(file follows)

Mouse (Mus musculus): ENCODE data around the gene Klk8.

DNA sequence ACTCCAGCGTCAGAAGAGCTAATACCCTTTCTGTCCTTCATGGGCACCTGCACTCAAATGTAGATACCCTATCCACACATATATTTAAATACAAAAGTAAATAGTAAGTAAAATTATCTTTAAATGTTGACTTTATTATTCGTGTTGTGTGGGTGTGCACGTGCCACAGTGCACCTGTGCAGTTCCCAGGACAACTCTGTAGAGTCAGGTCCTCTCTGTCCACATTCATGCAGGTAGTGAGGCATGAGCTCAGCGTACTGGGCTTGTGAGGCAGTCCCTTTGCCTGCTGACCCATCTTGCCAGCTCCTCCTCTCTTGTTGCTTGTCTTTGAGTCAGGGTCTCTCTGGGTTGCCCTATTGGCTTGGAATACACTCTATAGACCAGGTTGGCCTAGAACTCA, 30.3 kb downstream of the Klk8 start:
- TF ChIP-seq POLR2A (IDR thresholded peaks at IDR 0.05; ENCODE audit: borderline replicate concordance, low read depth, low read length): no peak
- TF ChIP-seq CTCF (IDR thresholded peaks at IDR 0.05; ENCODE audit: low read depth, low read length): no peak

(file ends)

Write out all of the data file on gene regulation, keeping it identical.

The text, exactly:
Mouse (Mus musculus): ENCODE data around the gene Klk8.

DNA sequence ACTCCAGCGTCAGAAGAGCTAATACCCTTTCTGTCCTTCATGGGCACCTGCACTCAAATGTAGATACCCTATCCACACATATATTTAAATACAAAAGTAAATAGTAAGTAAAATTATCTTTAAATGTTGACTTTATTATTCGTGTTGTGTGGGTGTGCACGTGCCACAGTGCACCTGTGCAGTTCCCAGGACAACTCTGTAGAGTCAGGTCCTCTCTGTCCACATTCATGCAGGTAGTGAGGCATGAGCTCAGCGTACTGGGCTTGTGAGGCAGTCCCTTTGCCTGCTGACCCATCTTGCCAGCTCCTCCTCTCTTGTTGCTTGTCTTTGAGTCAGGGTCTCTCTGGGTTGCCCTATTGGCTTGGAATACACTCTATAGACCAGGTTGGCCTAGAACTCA, 30.3 kb downstream of the Klk8 start:
- TF ChIP-seq POLR2A (IDR thresholded peaks at IDR 0.05; ENCODE audit: borderline replicate concordance, low read depth, low read length): no peak
- TF ChIP-seq CTCF (IDR thresholded peaks at IDR 0.05; ENCODE audit: low read depth, low read length): no peak